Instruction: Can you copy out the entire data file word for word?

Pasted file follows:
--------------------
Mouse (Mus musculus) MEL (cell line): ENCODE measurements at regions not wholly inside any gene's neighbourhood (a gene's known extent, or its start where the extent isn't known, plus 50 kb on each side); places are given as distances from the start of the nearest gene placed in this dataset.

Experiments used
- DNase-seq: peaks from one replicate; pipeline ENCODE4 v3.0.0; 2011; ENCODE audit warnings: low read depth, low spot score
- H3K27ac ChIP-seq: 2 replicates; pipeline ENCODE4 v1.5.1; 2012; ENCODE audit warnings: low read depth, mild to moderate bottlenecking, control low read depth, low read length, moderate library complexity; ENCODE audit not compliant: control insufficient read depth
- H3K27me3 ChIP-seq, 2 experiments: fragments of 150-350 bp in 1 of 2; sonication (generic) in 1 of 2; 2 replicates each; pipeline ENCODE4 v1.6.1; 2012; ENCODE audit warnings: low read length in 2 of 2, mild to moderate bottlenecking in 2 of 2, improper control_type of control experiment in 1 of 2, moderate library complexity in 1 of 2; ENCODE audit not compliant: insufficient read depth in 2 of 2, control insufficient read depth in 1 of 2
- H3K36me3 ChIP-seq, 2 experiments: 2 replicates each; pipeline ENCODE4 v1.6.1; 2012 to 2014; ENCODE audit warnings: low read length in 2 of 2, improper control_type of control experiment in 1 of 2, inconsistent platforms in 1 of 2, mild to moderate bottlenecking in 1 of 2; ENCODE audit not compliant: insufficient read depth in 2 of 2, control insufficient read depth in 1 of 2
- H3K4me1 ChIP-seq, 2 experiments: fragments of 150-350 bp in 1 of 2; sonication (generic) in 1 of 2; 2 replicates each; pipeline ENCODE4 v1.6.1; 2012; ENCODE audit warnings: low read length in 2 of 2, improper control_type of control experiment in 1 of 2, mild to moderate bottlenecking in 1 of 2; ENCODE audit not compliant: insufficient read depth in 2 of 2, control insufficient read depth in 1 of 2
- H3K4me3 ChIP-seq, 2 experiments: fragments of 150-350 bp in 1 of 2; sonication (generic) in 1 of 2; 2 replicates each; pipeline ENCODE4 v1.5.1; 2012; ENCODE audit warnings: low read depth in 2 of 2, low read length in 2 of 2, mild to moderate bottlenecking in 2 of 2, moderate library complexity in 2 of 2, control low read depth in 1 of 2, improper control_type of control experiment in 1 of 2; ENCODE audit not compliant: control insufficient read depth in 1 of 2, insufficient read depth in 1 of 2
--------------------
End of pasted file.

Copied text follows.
Mouse (Mus musculus) MEL (cell line): ENCODE measurements at regions not wholly inside any gene's neighbourhood (a gene's known extent, or its start where the extent isn't known, plus 50 kb on each side); places are given as distances from the start of the nearest gene placed in this dataset.

Experiments used
- DNase-seq: peaks from one replicate; pipeline ENCODE4 v3.0.0; 2011; ENCODE audit warnings: low read depth, low spot score
- H3K27ac ChIP-seq: 2 replicates; pipeline ENCODE4 v1.5.1; 2012; ENCODE audit warnings: low read depth, mild to moderate bottlenecking, control low read depth, low read length, moderate library complexity; ENCODE audit not compliant: control insufficient read depth
- H3K27me3 ChIP-seq, 2 experiments: fragments of 150-350 bp in 1 of 2; sonication (generic) in 1 of 2; 2 replicates each; pipeline ENCODE4 v1.6.1; 2012; ENCODE audit warnings: low read length in 2 of 2, mild to moderate bottlenecking in 2 of 2, improper control_type of control experiment in 1 of 2, moderate library complexity in 1 of 2; ENCODE audit not compliant: insufficient read depth in 2 of 2, control insufficient read depth in 1 of 2
- H3K36me3 ChIP-seq, 2 experiments: 2 replicates each; pipeline ENCODE4 v1.6.1; 2012 to 2014; ENCODE audit warnings: low read length in 2 of 2, improper control_type of control experiment in 1 of 2, inconsistent platforms in 1 of 2, mild to moderate bottlenecking in 1 of 2; ENCODE audit not compliant: insufficient read depth in 2 of 2, control insufficient read depth in 1 of 2
- H3K4me1 ChIP-seq, 2 experiments: fragments of 150-350 bp in 1 of 2; sonication (generic) in 1 of 2; 2 replicates each; pipeline ENCODE4 v1.6.1; 2012; ENCODE audit warnings: low read length in 2 of 2, improper control_type of control experiment in 1 of 2, mild to moderate bottlenecking in 1 of 2; ENCODE audit not compliant: insufficient read depth in 2 of 2, control insufficient read depth in 1 of 2
- H3K4me3 ChIP-seq, 2 experiments: fragments of 150-350 bp in 1 of 2; sonication (generic) in 1 of 2; 2 replicates each; pipeline ENCODE4 v1.5.1; 2012; ENCODE audit warnings: low read depth in 2 of 2, low read length in 2 of 2, mild to moderate bottlenecking in 2 of 2, moderate library complexity in 2 of 2, control low read depth in 1 of 2, improper control_type of control experiment in 1 of 2; ENCODE audit not compliant: control insufficient read depth in 1 of 2, insufficient read depth in 1 of 2